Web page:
Emily rolls up in this dress that’s very bubblegummy and juvenile, and I still can’t tell how old she’s supposed to be but I can tell she is very out of place, which, of course, is the goal of this styling. A cute boy starts flirting with her, and she says, “Sorry, I’m an American girl,” as if that information is going to be disappointing. In my notes, I write, God I miss meeting cute strangers at parties. They stroll the cobblestoned streets and flirt and kiss and then he whispers in her ear, “I like American pussy,” and it’s a real record-scratch moment for her, which tells me … this is a girl who has been in a monogamous relationship for a WHILE. Not saying it wasn’t aggressive, but it wasn’t, like, soooo hard a pivot from how their flirting had been escalating, no? She bolts out of there to Gabriel’s restaurant, where he — the chef! — is 1,000 percent available to pour her wine and listen to her say she feels liberated by how little Paris likes her. Gabriel says there’s just one problem with that: He likes her.
In the morning, Madeline calls Emily to tell her (1) the poll is getting attention, though not all of it is positive, and (2) she needs to “Get that French D.” Wow, okay, that’s more mentorship than I ever got at work, so I guess that’s … nice?
At the office, there is a surprise little gift exchange. Emily got Luc a dick-shaped loaf of bread (honestly, strong move, I respect it), and Antoine got Emily lingerie from La Perla: “P.S. Is this sexy or sexist?” Emily tries to pass it off as a gift from some other friend, but there’s no way this isn’t Antoine’s signature move; surely, he did the exact same thing for Sylvie when they started hooking up. A love triangle with the boss and the client? I’m intrigued.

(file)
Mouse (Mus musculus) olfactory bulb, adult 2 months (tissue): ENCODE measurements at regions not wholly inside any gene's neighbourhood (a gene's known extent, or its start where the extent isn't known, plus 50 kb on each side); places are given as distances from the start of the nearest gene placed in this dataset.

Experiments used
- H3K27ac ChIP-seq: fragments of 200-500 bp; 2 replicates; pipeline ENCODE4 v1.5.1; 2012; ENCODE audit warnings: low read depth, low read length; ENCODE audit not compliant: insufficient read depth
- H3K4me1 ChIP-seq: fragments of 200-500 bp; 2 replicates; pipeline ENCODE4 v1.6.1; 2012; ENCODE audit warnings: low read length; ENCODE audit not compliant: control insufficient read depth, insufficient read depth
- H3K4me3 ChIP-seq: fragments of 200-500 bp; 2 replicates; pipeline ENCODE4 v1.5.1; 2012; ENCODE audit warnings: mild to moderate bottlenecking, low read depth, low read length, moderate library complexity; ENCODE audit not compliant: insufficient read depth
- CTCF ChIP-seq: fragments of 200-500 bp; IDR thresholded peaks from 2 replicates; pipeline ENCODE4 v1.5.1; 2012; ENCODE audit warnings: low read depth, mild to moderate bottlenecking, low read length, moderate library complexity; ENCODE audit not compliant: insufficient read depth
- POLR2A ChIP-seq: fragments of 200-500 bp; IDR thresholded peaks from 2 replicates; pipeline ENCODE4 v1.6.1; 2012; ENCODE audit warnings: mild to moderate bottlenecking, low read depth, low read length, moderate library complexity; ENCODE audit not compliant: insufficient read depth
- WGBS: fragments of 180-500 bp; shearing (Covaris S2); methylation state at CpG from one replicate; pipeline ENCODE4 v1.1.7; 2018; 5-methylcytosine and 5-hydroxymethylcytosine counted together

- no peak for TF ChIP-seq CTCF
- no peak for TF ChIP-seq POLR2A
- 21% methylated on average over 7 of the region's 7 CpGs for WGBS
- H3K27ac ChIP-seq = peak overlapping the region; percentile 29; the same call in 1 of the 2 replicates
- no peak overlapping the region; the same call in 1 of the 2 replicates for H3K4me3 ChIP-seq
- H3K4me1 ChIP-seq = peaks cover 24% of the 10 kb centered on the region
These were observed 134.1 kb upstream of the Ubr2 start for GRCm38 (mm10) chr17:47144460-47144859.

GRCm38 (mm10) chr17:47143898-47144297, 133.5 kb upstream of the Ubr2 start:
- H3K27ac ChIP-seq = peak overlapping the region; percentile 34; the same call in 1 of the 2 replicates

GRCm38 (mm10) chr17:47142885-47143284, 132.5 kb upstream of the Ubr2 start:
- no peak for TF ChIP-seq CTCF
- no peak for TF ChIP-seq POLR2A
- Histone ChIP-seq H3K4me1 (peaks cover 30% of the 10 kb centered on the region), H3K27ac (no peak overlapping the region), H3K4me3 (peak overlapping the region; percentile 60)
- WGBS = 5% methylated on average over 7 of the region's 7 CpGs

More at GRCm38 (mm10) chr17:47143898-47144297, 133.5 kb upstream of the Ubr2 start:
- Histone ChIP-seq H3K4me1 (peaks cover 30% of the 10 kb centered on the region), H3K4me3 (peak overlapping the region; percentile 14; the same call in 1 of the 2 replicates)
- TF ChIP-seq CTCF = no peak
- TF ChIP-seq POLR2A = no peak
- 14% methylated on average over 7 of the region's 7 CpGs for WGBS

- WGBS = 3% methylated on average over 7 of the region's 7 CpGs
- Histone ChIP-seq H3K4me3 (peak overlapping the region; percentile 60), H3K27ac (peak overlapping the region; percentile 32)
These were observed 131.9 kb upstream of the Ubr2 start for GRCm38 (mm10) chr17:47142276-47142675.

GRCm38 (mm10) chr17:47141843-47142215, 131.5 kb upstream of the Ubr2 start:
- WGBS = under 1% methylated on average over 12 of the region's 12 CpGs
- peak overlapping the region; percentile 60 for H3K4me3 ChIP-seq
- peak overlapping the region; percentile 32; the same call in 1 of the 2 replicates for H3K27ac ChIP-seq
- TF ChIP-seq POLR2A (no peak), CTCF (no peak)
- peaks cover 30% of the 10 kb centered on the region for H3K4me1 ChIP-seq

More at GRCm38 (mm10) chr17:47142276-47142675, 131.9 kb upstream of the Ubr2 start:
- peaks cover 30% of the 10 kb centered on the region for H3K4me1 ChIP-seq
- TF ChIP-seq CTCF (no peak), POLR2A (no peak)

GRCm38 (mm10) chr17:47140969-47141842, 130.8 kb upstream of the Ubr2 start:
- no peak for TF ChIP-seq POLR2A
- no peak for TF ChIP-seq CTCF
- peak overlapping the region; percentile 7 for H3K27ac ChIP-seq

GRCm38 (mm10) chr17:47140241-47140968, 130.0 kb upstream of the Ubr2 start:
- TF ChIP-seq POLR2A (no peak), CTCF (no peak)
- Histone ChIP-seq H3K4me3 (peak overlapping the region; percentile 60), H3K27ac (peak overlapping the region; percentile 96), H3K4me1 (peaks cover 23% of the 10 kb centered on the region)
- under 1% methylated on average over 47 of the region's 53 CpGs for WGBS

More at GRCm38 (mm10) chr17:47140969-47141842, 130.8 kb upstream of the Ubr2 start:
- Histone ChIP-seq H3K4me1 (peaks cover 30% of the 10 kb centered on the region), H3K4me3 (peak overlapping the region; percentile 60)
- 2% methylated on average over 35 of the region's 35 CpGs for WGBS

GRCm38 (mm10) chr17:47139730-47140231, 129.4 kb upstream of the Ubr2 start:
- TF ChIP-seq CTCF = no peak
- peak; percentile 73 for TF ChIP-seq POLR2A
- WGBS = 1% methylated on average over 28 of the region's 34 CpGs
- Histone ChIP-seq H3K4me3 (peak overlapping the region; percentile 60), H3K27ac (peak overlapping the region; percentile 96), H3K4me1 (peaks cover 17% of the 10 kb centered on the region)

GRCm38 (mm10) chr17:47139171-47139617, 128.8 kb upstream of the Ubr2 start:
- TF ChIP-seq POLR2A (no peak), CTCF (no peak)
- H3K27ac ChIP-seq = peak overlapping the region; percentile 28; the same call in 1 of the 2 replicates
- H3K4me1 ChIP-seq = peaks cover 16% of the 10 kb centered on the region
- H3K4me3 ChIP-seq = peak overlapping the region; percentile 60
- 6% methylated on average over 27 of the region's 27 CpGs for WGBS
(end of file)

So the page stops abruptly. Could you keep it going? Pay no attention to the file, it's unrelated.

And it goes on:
This is the part of the recap where I list the most egregious, eye-roll-inducing, come-ON-now clichés and then award each episode a special cliché rating.
• “Your life is croissants and sex.” This from Madeline, who majored in French and surely must know there is more to this experience than carbs and the burning off of said carbs.
• Emily wears a beret to French class.
• Emily says “C’est la vie!” to French people. She also describes a view as “magical,” as if she is the first to deem it so.
• Luc laments the arrival of the corporate commandments by shouting, “YOU WOULD LIKE TO DESTROY OUR FRENCH SOUL.” Right! That’s totally what I say about my Jersey spirit whenever someone changes the radio station when a Bruce Springsteen song is on.
• Practically everything Mindy says to Emily — “You told French people this? No wonder they hate you,” “That’s the French way, they’re very disagreeable” — belongs on this list.
Cliché rating: Slipping into lingerie to feel desired by men while you sip a glass of breakfast wine.